All rights reserved.

bookshttp://philmartinbooks.co.uk

HeatonParkDome2
The highest point in Manchester and this might not seem real,
Isn’t high up top some skyscraper or on the Manchester wheel,
It isn’t on Old Trafford’s roof although that’d be a lark,
It’s positioned on a hilltop in good, old Heaton Park.

Because the earl of Wilton, from many moons gone by,
Built an observation tower somewhere way up high,
Somewhere to use the telescope he’d bought from London town,
A place to watch the planets and the stars all move around.

He built a small rotunda room of columns to house his treat,
A tiny little domed-roof house with built-in fire for some heat,
A little lantern on its roof made sure the light was ample,
Delighted with his hilltop house he called it simply The Temple.

Children find it magical, a tiny round house on the hill,
Artists like to paint there to accentuate their skill,
It’s higher than City Tower, the Arndale and Hilton too,
So if you ever need the higher ground you know just what to do.

The city dances on the horizon in a blurry, summer haze,
Providing the perfect backdrop to think how to change your ways,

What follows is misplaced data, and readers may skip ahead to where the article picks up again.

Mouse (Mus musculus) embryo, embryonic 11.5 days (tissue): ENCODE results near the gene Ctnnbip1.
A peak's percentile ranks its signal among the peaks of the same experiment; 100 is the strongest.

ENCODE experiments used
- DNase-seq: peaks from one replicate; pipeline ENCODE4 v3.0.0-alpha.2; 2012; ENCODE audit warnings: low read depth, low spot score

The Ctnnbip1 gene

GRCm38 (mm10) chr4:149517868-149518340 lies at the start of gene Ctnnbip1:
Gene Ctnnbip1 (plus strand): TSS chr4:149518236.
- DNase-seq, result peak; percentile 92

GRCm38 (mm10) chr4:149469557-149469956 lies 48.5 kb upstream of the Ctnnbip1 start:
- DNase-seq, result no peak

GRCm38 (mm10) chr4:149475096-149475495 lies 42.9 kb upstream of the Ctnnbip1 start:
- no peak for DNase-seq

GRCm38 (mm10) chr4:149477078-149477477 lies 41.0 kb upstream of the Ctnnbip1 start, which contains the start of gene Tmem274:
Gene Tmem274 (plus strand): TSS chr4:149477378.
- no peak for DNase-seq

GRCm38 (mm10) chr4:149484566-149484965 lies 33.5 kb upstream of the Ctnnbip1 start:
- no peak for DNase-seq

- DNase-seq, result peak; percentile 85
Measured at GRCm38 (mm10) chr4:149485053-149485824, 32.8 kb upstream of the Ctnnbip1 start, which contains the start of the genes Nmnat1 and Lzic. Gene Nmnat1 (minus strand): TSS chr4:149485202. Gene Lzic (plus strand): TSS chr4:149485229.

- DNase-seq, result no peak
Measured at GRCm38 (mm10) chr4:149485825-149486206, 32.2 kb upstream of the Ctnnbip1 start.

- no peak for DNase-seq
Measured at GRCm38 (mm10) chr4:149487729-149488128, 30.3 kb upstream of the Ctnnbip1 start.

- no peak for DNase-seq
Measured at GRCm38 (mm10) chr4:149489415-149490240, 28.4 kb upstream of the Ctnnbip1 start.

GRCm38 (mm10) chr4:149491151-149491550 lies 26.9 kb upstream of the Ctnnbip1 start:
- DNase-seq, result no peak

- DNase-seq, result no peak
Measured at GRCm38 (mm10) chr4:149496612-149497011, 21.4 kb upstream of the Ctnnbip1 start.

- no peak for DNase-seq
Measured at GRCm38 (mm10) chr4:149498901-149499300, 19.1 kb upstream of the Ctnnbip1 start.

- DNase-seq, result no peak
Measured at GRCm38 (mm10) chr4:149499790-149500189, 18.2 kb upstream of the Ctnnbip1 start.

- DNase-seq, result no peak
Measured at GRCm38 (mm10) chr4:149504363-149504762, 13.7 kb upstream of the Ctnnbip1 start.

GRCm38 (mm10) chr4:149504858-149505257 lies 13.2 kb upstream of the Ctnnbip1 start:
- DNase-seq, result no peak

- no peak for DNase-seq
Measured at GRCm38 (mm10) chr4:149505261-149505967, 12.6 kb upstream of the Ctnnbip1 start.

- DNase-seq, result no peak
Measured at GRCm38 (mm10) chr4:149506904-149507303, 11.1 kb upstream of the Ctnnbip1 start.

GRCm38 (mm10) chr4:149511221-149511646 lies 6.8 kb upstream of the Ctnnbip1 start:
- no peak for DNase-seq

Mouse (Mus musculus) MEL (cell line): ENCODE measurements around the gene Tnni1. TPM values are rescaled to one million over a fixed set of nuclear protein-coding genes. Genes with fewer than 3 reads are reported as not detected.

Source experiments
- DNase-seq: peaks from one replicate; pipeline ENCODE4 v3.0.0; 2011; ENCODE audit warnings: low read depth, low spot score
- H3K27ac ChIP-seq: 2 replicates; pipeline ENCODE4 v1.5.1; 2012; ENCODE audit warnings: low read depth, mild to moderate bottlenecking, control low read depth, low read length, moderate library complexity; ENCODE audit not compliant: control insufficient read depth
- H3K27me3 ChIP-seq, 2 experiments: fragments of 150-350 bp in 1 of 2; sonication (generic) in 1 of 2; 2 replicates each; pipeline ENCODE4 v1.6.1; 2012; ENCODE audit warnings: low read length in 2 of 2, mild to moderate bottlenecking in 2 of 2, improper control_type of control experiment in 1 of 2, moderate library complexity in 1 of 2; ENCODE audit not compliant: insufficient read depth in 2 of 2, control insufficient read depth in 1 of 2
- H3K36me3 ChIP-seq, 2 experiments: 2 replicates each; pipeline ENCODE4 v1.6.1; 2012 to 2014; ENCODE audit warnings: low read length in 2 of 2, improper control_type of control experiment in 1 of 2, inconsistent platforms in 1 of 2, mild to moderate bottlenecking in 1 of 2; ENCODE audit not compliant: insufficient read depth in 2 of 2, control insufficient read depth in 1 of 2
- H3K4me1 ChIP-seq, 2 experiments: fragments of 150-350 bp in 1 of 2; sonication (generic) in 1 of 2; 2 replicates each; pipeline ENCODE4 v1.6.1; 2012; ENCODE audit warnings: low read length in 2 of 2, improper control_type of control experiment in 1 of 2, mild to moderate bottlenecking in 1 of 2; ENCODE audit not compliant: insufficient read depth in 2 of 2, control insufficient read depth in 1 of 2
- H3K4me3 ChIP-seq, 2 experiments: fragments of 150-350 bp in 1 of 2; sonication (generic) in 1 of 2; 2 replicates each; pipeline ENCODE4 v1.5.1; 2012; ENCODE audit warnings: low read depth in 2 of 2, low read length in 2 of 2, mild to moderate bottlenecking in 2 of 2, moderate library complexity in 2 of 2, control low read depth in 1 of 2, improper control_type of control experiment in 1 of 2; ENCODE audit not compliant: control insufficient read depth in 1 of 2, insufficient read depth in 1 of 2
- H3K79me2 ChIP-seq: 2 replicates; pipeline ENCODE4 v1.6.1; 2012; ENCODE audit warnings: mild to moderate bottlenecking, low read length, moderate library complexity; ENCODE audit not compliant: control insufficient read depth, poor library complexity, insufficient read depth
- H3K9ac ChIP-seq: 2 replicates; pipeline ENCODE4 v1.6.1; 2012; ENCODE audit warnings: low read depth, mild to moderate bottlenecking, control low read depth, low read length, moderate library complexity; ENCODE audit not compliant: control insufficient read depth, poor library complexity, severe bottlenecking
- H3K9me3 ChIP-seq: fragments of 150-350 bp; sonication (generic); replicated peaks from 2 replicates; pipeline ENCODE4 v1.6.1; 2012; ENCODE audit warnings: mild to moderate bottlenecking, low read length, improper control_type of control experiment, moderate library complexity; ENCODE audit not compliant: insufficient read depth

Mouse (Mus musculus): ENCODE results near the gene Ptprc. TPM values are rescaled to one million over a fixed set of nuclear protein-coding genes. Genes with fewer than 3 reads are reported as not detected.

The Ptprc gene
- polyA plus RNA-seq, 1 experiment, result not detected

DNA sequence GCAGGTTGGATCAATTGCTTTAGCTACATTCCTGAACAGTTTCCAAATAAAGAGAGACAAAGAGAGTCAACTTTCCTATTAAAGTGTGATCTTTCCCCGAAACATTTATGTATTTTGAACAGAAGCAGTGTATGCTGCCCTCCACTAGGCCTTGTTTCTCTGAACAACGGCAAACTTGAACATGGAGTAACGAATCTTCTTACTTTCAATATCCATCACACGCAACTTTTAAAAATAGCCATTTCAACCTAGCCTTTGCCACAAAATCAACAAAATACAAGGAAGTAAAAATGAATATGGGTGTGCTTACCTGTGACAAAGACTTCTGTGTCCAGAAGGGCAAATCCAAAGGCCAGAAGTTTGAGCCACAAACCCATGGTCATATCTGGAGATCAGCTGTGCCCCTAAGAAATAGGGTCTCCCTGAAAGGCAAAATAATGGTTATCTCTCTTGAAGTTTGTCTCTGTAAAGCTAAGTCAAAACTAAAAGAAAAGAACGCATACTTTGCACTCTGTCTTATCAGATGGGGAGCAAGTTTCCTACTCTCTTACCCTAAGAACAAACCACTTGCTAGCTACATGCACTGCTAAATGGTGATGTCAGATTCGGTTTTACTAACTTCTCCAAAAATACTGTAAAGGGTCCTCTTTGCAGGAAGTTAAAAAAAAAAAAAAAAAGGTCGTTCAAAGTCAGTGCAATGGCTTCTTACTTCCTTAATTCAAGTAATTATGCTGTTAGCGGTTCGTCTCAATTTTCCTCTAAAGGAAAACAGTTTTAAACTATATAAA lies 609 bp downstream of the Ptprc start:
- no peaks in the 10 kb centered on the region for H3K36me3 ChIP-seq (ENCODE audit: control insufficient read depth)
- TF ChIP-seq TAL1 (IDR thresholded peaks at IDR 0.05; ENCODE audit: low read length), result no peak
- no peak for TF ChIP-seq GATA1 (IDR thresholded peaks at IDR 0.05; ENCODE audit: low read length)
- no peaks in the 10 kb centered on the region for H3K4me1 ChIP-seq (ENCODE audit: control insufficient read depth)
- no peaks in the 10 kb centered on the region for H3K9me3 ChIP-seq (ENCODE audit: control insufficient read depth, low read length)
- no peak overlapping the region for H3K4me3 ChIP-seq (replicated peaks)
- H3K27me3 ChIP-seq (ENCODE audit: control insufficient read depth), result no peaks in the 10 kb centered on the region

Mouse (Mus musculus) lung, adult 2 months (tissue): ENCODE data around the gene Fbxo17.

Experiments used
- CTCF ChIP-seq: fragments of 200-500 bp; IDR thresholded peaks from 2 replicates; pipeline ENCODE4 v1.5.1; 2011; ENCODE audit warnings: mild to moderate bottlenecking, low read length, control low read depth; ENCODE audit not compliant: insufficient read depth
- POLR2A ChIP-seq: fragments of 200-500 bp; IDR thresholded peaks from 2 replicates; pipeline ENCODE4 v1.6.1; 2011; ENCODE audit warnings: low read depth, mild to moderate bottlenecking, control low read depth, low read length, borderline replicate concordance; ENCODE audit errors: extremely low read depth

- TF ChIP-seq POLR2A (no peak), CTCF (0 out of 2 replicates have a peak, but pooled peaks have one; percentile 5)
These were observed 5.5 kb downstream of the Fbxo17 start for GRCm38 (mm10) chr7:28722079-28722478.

An ideal place for being thoughtful, so if you need to be reflective,
And use the highest point in Manchester to think and gain perspective.

Copyright©2011 by Phil Martin

All rights reserved.

Doorway Under The Arches

Wilson

If ever there was anyone who should stand in Albert square,
Encapsulated in bronze glory, raised eyebrow ‘n’ floppy hair,
Pompously proud in statuette, for evermore for what he’s done,
So us Mancs could pay tribute to our Tony; Anthony H Wilson.

A post-modernist before his time, he changed the way we party,
A house, indie and punk pioneer despite being cultural and arty,
He ripped up London’s rule book and made music relocate,
Pimping all the local bands and making Madchester resonate!

With ‘blooded minded determination’, for better or for worse,
He campaigned to make Manchester the centre of the Universe,
In his quest for local talent, he set up nightclubs to unearth,
The best bands around, then signed the deal in blood to prove his worth.

He brought embryonic punk rock, to a shocked audience on TV,
And a conveyor belt of new bands through his label Factory,
He helped foster a new sound, one so Manc could lead the way,
And made Manchester cool again, standing tall with lots to say.

Factory took on the giants but hated commercialisation,
He didn’t want a sales team, and didn’t care for amortisation,
Factory was just a platform to show off Manchester’s best,
Bollocks to corporate profit, in this city he’d invest.

His Hac would rule in club land but would spin out of control,
But his influence was everywhere; it was just the way he’d roll,
In politics and broadcasting, in journalism and the arts,
His passion always Manchester, it’s where his swagger starts.

The Hac was an iconic noose but Wilson wouldn’t crack,
Never in it for the money, always giving something back,